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MAINTENANCE AND SUPPORT - Spousal support - Considerations - Compensatory support - Contribution to marriage or spouse’s career - Needs and means test - Quantum - Amount of award

Friday, June 02, 2017 @ 8:41 AM  


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Appeal by the husband from a trial judgment awarding the wife indefinite spousal support of $500 per month. The parties separated in 2015 after a 14-year marriage and a 21-year relationship. They had two children born in 2004 and 2006. The husband was 45 years old and had an income of $107,316 annually. The wife was 42 years old and worked as a mail carrier earning $56,997 annually. She had foregone at least one employment opportunity with the RCMP, after passing the entry exam, due to her family commitments. From 2005 onward she worked as a mail carrier, but only part-time until 2013 because of her family responsibilities. While with Canada Post, the wife twice took maternity leave to care for the newborn children. The husband argued the wife was self-supporting with a secure full-time job and was not entitled to any spousal support.

HELD: Appeal dismissed. The trial judge did not err in concluding that the wife had established entitlement under both the compensatory and non-compensatory models of spousal support. The evidence established that she had subordinated her career advancement to the family’s primary care, which better positioned the husband to advance his career. The judge’s findings of income levels, contributions during marriage, economic integration during a long-term relationship, and impact of the marriage breakdown, were supported by evidence and displayed no palpable and overriding error. While the trial judge erred in finding that there was an agreement to quantify spousal support at $500 per month, the error was not overriding. Even without an agreement, $500 monthly was an appropriate quantum. The judge’s conclusion on spousal support derived from the parties’ situation, and his conclusion was consistent with the application of the Spousal Support Advisory Guidelines. The trial judge did not err in finding that the wife was not self-supporting. The evidence showed that her reasonable expenses exceeded her income, requiring her to incur credit card debt and liquidate assets. The evidence entitled the judge to find that an end date of the reasonable period for the wife’s transition toward economic independence was not predictable at the date of trial.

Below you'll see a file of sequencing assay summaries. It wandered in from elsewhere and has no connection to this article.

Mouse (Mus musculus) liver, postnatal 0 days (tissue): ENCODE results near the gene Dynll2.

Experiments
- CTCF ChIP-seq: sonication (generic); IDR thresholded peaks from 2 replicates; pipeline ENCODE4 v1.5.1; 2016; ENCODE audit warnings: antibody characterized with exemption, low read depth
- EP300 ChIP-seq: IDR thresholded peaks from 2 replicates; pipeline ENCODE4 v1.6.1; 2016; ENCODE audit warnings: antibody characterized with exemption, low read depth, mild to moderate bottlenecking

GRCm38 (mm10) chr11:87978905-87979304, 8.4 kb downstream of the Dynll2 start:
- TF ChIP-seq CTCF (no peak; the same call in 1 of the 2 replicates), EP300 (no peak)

MacDonald v. MacDonald, [2017] N.S.J. No. 151, Nova Scotia Court of Appeal, J.E. Fichaud, J.W.S. Saunders and L.L. Oland JJ.A., May 3, 2017. Digest No. TLD-May292017010